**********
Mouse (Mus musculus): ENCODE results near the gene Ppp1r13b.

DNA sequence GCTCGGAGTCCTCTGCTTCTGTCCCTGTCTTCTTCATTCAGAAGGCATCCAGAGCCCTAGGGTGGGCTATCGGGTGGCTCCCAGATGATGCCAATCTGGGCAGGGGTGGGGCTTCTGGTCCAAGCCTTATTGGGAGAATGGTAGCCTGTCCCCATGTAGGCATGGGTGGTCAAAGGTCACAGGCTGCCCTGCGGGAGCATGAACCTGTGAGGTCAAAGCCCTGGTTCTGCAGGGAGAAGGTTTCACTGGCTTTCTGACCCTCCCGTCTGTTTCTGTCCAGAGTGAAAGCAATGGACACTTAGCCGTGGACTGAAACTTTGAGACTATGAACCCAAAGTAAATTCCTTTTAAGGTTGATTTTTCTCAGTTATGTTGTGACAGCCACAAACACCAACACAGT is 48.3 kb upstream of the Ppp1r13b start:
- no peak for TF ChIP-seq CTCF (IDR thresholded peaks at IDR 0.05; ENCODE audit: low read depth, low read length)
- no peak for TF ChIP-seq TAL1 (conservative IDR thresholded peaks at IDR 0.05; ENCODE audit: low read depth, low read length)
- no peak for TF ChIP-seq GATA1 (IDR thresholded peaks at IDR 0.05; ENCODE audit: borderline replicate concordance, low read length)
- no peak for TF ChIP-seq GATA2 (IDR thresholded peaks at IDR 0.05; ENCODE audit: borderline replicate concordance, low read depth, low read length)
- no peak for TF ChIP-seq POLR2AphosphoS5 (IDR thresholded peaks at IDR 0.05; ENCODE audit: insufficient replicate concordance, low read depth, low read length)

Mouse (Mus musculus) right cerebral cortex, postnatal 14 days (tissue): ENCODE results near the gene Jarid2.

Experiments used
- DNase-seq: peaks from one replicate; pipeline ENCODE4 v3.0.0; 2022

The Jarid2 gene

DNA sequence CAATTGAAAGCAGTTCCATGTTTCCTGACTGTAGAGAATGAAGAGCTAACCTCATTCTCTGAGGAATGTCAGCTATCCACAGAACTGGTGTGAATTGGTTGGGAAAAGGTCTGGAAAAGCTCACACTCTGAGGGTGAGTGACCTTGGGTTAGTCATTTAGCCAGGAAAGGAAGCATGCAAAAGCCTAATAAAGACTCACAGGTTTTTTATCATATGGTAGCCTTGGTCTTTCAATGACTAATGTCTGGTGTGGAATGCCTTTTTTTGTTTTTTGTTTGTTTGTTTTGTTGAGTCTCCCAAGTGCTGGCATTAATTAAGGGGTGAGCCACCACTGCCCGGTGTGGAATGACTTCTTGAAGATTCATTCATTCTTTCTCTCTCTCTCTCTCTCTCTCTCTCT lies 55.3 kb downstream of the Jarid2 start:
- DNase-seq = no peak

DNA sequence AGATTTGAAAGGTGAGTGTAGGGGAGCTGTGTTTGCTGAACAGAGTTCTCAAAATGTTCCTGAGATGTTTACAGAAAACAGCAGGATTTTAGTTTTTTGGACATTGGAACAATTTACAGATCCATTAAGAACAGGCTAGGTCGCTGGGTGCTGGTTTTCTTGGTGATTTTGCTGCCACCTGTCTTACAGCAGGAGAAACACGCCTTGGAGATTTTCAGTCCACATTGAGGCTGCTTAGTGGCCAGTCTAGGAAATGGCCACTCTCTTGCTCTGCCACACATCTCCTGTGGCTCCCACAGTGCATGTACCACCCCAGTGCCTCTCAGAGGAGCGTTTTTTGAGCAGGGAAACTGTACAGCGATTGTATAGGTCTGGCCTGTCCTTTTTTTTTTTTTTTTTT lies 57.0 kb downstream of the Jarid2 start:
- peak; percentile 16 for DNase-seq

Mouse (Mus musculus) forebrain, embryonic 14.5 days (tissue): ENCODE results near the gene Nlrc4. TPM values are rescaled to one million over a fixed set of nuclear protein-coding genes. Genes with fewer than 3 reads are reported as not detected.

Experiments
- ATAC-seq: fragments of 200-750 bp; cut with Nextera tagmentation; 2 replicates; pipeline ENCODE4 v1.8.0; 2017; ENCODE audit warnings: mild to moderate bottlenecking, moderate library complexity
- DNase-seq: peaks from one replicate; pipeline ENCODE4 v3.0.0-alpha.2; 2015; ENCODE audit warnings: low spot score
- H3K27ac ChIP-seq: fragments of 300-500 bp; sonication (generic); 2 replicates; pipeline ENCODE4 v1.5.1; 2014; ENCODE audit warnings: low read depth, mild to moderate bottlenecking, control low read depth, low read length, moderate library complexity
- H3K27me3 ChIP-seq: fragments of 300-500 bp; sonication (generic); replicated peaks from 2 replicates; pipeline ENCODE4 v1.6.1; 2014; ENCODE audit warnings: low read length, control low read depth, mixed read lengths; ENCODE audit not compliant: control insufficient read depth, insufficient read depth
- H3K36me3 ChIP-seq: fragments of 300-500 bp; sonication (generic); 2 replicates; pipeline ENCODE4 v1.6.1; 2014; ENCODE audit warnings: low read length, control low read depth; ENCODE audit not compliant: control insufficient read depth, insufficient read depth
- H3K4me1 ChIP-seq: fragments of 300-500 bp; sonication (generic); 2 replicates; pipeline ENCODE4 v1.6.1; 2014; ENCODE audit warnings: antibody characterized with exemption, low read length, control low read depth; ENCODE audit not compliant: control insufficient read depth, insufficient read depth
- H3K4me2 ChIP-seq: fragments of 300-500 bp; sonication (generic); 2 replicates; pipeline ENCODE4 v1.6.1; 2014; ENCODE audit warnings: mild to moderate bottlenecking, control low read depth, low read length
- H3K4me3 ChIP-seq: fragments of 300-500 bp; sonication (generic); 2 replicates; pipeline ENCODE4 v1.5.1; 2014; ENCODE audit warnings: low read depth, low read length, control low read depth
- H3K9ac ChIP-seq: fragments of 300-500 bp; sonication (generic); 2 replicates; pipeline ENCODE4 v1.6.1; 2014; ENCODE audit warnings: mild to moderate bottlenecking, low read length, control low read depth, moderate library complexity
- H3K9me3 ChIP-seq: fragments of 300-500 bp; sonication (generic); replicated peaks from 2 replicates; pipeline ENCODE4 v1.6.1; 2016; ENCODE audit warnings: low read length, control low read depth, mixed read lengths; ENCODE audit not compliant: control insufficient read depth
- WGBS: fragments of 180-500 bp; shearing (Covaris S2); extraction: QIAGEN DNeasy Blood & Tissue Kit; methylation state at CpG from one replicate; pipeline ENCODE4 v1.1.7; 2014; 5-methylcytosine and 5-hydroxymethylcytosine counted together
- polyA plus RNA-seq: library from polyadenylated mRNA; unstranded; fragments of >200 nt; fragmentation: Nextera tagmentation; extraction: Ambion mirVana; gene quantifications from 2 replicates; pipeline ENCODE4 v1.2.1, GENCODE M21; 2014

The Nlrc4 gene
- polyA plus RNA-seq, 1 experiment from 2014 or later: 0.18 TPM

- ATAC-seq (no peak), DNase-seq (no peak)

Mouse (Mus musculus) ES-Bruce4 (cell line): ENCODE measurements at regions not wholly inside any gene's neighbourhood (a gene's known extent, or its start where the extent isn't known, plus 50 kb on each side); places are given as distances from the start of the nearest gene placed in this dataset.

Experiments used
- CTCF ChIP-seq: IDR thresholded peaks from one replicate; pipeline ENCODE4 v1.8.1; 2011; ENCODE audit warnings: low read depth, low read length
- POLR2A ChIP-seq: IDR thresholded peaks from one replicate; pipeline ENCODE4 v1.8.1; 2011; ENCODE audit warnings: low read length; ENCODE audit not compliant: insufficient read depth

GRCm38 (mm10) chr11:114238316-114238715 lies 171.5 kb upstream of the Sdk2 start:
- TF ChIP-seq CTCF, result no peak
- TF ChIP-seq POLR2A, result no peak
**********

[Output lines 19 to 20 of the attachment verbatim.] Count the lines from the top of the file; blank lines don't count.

- DNase-seq: peaks from one replicate; pipeline ENCODE4 v3.0.0-alpha.2; 2015; ENCODE audit warnings: low spot score
- H3K27ac ChIP-seq: fragments of 300-500 bp; sonication (generic); 2 replicates; pipeline ENCODE4 v1.5.1; 2014; ENCODE audit warnings: low read depth, mild to moderate bottlenecking, control low read depth, low read length, moderate library complexity